Spectrophotometry is a well-established analytical method, which has been used for decades in chemistry, physics, biochemistry, and chemical engineering for quantitative analyses. A light source and sensor are used to measure the intensity of light passing through a water sample in a known path length cell. Most commonly, ultraviolet and visible (UV-VIS) light sources are used. The principle is that substances in the water sample absorb or transmit light over a given wavelength range. According to Beer’s Law the measured absorbance of substances in the water sample is directly proportional to their concentration.
Over the past decade, significant advances in spectrophotometry have been made allowing the method to be performed reliably and accurately in a real-time fashion. One of the main benefits to performing spectrophotometric measurements continuously is the ability to relate real-time absorbance measurements to the concentration of the absorbing substances. Various types of natural and synthetic organic substances absorb light in the UV-VIS wavelength spectrum as well as nitrate and nitrite. Additionally, suspended matter in water scatters and reflects light which can be compensated for in measurement. Many industries have adopted the online technology to continuously measure water and wastewater quality parameters such as:
- Biochemical Oxygen Demand (BOD) and Chemical Oxygen Demand (COD)
- Total Organic Carbon (TOC) and Dissolved Organic Carbon (DOC)
- Nitrates (NO3–) and Nitrites (NO2–)
- And many other chemicals
This real-time ability is extremely useful for applications that rely on parameters that are traditionally tested in a laboratory, such as BOD and COD, or are costly to perform online, such as TOC. Spectrophotometric sensors allow for continuous monitoring of a process by analyzing a relatively large volume of the sample. This way, the data collected becomes more representative of the temporal and spatial changes occurring in the process, and the accuracy of sampling and the value of the information obtained are maximized. Figure 1 depicts the value of increasing data collection frequency. As more information on the process is obtained, events are revealed that would otherwise go unnoticed with grab sampling.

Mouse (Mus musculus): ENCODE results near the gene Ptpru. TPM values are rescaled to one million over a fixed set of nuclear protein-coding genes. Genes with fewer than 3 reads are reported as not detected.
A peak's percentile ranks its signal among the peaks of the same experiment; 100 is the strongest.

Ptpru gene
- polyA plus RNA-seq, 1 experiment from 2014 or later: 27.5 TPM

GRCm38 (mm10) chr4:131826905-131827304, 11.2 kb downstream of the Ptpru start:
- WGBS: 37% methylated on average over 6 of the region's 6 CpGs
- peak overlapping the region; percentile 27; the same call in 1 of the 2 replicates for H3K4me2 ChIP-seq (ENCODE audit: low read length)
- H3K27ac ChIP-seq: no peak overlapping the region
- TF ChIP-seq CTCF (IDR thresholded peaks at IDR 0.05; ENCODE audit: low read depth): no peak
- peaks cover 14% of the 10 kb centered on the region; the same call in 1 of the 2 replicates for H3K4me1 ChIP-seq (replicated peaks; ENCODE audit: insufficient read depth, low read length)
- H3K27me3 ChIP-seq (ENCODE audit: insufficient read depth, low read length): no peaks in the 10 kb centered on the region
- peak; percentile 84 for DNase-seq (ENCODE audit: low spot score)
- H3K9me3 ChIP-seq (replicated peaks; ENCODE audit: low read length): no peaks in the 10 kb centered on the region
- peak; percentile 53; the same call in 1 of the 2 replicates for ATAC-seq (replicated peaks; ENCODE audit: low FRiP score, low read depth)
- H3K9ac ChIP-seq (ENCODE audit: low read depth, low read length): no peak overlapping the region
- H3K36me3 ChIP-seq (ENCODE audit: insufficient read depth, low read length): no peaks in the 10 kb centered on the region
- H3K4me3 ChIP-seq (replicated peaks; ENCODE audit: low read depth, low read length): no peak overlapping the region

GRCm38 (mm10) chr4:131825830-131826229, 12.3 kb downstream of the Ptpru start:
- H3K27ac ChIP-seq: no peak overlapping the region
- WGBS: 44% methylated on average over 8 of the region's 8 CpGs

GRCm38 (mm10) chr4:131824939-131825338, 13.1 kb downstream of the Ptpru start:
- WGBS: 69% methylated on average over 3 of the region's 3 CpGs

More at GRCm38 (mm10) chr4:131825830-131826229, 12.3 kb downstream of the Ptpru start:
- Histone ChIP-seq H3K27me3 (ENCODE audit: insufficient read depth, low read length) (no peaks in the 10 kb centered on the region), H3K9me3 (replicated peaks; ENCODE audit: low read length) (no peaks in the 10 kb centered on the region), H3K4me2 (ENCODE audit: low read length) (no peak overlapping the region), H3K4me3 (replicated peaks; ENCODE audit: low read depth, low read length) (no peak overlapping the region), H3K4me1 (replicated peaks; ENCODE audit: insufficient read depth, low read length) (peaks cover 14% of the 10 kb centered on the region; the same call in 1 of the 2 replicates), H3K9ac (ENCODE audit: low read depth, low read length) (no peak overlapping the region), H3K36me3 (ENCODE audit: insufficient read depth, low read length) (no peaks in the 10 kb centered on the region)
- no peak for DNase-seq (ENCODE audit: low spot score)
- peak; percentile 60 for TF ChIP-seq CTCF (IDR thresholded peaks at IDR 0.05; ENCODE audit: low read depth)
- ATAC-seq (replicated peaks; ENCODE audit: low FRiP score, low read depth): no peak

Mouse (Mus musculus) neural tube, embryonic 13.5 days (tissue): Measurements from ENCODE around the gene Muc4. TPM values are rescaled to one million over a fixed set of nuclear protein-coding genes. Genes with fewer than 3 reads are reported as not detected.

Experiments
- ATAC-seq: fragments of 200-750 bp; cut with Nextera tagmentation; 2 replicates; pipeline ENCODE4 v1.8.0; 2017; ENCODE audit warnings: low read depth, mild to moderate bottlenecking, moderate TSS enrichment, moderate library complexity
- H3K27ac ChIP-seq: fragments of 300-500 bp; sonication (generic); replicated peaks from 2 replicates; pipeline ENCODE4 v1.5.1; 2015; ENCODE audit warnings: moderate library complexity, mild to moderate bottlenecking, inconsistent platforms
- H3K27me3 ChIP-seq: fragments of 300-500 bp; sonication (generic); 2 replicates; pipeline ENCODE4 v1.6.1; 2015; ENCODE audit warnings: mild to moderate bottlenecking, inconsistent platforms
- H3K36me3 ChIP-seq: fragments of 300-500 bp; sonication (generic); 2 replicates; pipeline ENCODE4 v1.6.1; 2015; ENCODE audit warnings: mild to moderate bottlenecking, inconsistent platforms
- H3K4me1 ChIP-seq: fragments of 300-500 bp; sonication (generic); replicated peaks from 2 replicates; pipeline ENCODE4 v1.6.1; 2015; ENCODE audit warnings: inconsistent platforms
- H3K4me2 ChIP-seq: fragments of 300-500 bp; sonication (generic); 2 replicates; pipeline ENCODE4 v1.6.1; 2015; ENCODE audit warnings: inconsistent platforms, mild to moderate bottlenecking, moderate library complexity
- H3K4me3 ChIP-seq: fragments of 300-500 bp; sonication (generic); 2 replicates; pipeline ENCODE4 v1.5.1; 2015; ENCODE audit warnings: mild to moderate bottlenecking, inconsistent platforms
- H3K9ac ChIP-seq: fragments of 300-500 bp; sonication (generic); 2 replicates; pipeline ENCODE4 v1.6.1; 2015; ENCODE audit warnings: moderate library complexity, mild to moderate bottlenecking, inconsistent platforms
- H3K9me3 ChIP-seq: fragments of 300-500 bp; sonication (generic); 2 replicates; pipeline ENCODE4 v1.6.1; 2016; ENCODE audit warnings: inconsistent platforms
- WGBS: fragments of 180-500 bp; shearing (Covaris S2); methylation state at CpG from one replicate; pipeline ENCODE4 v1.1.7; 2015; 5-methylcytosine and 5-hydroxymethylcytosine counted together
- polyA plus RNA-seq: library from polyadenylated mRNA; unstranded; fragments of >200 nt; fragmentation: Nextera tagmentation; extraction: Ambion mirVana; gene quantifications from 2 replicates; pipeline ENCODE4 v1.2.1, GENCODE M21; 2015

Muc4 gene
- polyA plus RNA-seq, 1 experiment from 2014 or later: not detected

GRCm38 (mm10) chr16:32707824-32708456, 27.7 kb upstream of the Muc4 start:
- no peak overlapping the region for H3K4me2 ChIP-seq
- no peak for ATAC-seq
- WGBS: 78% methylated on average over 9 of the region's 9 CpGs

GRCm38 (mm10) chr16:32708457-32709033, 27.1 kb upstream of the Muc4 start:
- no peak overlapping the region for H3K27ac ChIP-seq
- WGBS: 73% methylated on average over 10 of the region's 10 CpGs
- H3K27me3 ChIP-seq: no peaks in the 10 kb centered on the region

Another major advantage of using real-time spectrophotometers for water and wastewater applications is the simplicity of the method. The measurement process does not require sample preparation, nor does it require reagents or changing the sample composition in any way. For this reason, operation is very straight forward and maintaining the instrument is both easy and low cost. Spectrophotometric sensors offer new opportunities for process control applications.
A common question that is often asked is how a parameter, such as BOD that takes 5 days to test, is measured in real-time?
Spectrophotometric sensors measure the UV-VIS absorbance of the sample that is continuously flowing through the instrument. As explained above, absorbance is directly proportional to concentration. By taking the absorbance data from a given time and matching it with the BOD laboratory data for the same given time a relationship between these two pieces of information can be established. Further collection of these matching data sets will provide the information needed to build a “calibration”. The calibration is what is used by the spectrophotometric sensor software to continuously convert the measured absorbance data into a milligrams per litre (mg/L) value for BOD. The operator can then quickly interpret the current displayed BOD mg/L value for regulatory assurance or transmit real-time BOD mg/L data to a SCADA or PLC for process control and improvements.
To produce the most accurate results, the sensor manufacture will develop a custom calibration using site specific data. Custom calibrations are very robust, as they account for unique wastewater characteristics of the specific plant that may influence the BOD, COD or TOC composition (i.e. multiple products lines, dyes, cleaning agents, process chemicals etc.). The calibration is audited regularly to prove the validity of the real-time data. In addition, audit samples can be added to the custom calibration data set to continuously improve the robustness and accuracy of the calibration over time.
Involvement at the plant level is very simple, requiring operators to undertake routine maintenance as would be required with any online continuous wastewater instrument. The calibration work is most commonly provided by the sensor manufacture, giving operators their much-needed information without the complexity.
In summary, spectrophotometry is a widely used method that is now available for real-time analysis. By matching a series of laboratory grab sample results to the corresponding time stamped data from a UV-VIS sensor, a custom calibration is obtained that is highly accurate for the given site. Implementation of real-time spectrophotometric monitoring for BOD, COD, TOC and various other parameters and compounds can result in a variety of beneficial outcomes including informed decision making, optimization of system performance, greater process control, optimization of chemical and nutrient dosing, reduction in effluent surcharge fines/fees and reduction in product lost to wastewater. Additionally, due to the wide detection capabilities of UV-VIS analysis monitoring, additional processes such as clean-in-place (CIP) or dye (colour) concentration monitoring can also bring significant value. Real-time analysis is both a simple and cost-effective way for operators to gain a more complete understanding of their wastewater and processes.